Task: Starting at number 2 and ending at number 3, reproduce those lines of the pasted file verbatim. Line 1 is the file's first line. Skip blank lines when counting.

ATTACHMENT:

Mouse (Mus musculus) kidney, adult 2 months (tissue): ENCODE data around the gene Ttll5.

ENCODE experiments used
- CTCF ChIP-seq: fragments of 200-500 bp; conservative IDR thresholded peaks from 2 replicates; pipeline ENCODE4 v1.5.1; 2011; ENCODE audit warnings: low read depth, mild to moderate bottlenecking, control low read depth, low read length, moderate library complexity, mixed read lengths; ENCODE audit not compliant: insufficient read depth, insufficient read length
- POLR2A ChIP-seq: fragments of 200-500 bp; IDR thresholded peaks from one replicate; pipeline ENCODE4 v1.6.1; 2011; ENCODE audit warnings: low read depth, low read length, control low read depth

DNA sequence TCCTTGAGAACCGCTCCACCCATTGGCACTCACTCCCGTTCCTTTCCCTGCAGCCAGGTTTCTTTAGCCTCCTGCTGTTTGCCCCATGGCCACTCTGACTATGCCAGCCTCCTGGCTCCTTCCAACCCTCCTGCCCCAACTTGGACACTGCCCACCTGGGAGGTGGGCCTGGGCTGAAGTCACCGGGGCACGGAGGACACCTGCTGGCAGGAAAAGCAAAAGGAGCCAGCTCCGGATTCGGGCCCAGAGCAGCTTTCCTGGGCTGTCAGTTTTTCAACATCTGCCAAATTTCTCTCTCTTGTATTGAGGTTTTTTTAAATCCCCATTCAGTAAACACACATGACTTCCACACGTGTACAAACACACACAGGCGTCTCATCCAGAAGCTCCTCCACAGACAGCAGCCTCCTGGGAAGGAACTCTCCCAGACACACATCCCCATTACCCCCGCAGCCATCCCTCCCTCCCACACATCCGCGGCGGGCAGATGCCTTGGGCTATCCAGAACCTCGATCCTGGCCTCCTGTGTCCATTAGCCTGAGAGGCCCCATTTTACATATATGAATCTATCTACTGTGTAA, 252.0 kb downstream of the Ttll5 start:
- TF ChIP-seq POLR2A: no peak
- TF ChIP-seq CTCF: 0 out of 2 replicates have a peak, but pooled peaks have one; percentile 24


ENCODE experiments used
- CTCF ChIP-seq: fragments of 200-500 bp; conservative IDR thresholded peaks from 2 replicates; pipeline ENCODE4 v1.5.1; 2011; ENCODE audit warnings: low read depth, mild to moderate bottlenecking, control low read depth, low read length, moderate library complexity, mixed read lengths; ENCODE audit not compliant: insufficient read depth, insufficient read length